The Afghan government promised his execution. A date was set. Kelly Walton, wife of slain Lance Corporal Stjepan Milosevic, told Australia’s Radio National last month that “Canberra rang us in the morning to advise that it was happening and we had full expectations that it was happening.” On the scheduled date, a series of bomb attacks took place around Kabul. The execution was called off.
Hekmatullah, found himself one of 400 Taliban prisoners, part of a larger complement of 5,000, slated for release under an arrangement reached by the Trump administration and the Taliban. Along with a small number of Taliban fighters, his case has been treated somewhat more delicately. These were men accused of killing US, French and Australian nationals, and opposition to their release frothed and bubbled. France’s foreign ministry, for instance, issued a statement in August firmly opposing “the liberation of individuals convicted of crimes against French nationals, in particular soldiers and humanitarian workers.”
Along with five others, Hekmatullah boarded a flight to Doha and placed under temporary house arrest. Their arrival in Qatar was the gesture required for the Taliban to announce their readiness to begin official and direct peace talks with the Afghan government.
The father of Private Robert Poate, one of the three killed that August in 2012, had words regarding the arrangements. “We have now come to a rotten impasse,” assessed Hugh Poate, “when the Trump administration is more concerned about pandering to the wishes of a terrorist group than the sacrifice of soldiers and families of its longstanding ally.” Australia, and other countries involved in Afghanistan, had been excluded from the negotiations. “It is a damning indictment of the Australian-American ‘alliance’ that this could happen.”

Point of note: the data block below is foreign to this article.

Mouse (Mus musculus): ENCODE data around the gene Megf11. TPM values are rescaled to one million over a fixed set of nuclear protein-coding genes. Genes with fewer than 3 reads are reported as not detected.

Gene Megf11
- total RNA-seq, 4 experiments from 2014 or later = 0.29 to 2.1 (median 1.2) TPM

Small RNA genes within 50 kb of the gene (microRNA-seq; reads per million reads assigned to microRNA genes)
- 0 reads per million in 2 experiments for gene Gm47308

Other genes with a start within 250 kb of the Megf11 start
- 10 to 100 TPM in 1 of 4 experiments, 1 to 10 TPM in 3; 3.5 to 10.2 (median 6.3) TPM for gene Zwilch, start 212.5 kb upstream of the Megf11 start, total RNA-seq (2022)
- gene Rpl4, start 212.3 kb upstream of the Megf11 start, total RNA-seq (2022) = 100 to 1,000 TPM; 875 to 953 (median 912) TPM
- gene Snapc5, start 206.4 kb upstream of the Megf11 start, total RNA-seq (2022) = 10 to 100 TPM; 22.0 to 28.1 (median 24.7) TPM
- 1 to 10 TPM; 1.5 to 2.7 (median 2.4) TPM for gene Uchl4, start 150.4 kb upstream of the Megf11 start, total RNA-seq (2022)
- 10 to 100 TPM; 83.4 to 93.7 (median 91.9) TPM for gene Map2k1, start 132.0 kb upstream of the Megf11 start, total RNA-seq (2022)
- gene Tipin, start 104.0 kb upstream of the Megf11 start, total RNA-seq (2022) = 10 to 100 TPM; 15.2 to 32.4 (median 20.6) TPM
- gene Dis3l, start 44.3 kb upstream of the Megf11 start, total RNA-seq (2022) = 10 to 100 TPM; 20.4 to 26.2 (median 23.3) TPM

Damning it might have been but it was left to Australian Foreign Affairs Minister Marise Payne and Defence Minister Linda Reynolds to meekly state “that Hekmatullah must not be released”, having “communicated our position repeatedly and consistently and at the highest level to the Government of Afghanistan, which is solely responsible for his custody, and to the United States.” The Afghan Office of the National Security has also told the ABC’s 7.30 program that releasing Hekmatullah would not happen “without the consent of the Australian Government and the victims’ families.”
This could be wishful thinking. The Taliban have impressed the Trump administration sufficiently of their power credentials. Ruthlessly, enduringly and dangerously, they remain essential to any peace talks. The Afghan government has been told to listen. As US Secretary of State Mike Pompeo urged in a statement, “The opportunity must not be squandered.”
Australian views about Taliban fighters as terrorists are now modish sentiments, the sort first uttered when the Bush administration invaded Afghanistan. They are, if anything, equal partners in negotiating with the Afghan government, committed to ensuring, as Pompeo puts it, “that terrorists can never again use Afghan soil to threaten the United States or its allies.” As with Hirohito, men like Hekmatullah can count themselves lucky to be spared by the exigencies of a cold pragmatism.
Dr. Binoy Kampmark was a Commonwealth Scholar at Selwyn College, Cambridge. He lectures at RMIT University, Melbourne. Email: [email protected]